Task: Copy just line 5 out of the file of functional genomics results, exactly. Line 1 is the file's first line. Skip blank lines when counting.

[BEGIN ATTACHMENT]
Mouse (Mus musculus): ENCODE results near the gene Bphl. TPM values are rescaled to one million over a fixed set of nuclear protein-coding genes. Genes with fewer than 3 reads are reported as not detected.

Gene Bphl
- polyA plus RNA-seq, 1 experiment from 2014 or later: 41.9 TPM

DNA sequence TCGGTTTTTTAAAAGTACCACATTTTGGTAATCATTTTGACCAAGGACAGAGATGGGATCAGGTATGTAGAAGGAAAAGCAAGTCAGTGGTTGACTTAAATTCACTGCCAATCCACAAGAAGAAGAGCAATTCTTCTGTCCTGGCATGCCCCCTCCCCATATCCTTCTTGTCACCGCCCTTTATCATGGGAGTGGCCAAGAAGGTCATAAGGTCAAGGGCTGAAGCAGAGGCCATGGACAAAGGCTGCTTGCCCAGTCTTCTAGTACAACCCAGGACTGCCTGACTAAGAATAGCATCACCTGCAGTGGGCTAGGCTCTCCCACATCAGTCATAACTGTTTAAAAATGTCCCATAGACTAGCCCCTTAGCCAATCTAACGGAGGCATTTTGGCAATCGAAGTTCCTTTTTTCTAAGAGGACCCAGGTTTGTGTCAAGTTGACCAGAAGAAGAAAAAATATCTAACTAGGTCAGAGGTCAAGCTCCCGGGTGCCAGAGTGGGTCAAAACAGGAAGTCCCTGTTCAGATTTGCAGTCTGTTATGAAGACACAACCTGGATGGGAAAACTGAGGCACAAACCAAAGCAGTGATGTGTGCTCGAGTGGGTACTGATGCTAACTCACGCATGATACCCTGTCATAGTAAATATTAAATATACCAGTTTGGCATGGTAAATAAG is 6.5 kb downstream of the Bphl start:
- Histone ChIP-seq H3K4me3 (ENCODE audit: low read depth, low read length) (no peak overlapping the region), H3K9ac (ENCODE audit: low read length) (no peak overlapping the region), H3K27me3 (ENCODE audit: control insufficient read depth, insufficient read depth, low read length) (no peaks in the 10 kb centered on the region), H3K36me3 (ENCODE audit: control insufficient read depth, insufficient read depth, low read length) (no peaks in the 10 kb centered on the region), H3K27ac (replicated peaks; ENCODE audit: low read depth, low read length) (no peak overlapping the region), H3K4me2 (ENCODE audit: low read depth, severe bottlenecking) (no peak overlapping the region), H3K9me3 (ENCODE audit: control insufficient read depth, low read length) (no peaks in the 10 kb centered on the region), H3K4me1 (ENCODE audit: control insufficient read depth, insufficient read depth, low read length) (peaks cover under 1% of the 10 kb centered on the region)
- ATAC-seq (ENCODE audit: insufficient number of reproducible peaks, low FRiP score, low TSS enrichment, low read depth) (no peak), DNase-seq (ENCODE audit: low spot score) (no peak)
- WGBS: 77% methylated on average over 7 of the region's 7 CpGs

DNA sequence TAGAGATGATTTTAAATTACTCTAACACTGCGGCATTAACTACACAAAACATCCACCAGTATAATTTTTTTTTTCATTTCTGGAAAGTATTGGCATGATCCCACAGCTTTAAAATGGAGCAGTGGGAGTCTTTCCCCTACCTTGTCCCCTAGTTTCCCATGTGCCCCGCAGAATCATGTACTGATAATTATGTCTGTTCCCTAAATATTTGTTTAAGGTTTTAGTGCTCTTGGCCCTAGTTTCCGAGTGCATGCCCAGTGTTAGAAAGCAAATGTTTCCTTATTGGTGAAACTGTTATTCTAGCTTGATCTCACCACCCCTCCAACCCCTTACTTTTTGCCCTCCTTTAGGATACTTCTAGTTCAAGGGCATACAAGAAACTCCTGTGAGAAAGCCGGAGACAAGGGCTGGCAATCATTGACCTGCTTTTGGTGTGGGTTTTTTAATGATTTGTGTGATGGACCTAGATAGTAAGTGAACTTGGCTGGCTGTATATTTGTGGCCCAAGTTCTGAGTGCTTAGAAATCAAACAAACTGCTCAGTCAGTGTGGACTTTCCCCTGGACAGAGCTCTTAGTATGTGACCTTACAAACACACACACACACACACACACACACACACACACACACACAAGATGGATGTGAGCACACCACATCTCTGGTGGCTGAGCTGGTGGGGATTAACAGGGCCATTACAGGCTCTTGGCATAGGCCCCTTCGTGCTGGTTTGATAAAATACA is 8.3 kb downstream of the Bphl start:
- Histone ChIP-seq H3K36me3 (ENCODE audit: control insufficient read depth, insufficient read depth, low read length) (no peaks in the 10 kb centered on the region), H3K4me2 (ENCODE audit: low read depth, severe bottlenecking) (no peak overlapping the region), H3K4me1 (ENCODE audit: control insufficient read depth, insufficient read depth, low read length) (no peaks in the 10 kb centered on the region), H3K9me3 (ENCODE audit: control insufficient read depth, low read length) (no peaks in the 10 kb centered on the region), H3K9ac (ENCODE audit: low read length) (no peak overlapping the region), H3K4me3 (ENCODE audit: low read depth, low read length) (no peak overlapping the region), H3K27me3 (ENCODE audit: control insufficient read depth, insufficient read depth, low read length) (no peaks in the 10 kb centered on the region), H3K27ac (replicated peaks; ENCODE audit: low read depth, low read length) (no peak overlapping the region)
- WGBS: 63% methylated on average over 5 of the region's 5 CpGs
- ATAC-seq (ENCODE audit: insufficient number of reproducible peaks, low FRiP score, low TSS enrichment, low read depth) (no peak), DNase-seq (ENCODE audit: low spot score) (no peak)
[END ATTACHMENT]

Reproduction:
- Histone ChIP-seq H3K4me3 (ENCODE audit: low read depth, low read length) (no peak overlapping the region), H3K9ac (ENCODE audit: low read length) (no peak overlapping the region), H3K27me3 (ENCODE audit: control insufficient read depth, insufficient read depth, low read length) (no peaks in the 10 kb centered on the region), H3K36me3 (ENCODE audit: control insufficient read depth, insufficient read depth, low read length) (no peaks in the 10 kb centered on the region), H3K27ac (replicated peaks; ENCODE audit: low read depth, low read length) (no peak overlapping the region), H3K4me2 (ENCODE audit: low read depth, severe bottlenecking) (no peak overlapping the region), H3K9me3 (ENCODE audit: control insufficient read depth, low read length) (no peaks in the 10 kb centered on the region), H3K4me1 (ENCODE audit: control insufficient read depth, insufficient read depth, low read length) (peaks cover under 1% of the 10 kb centered on the region)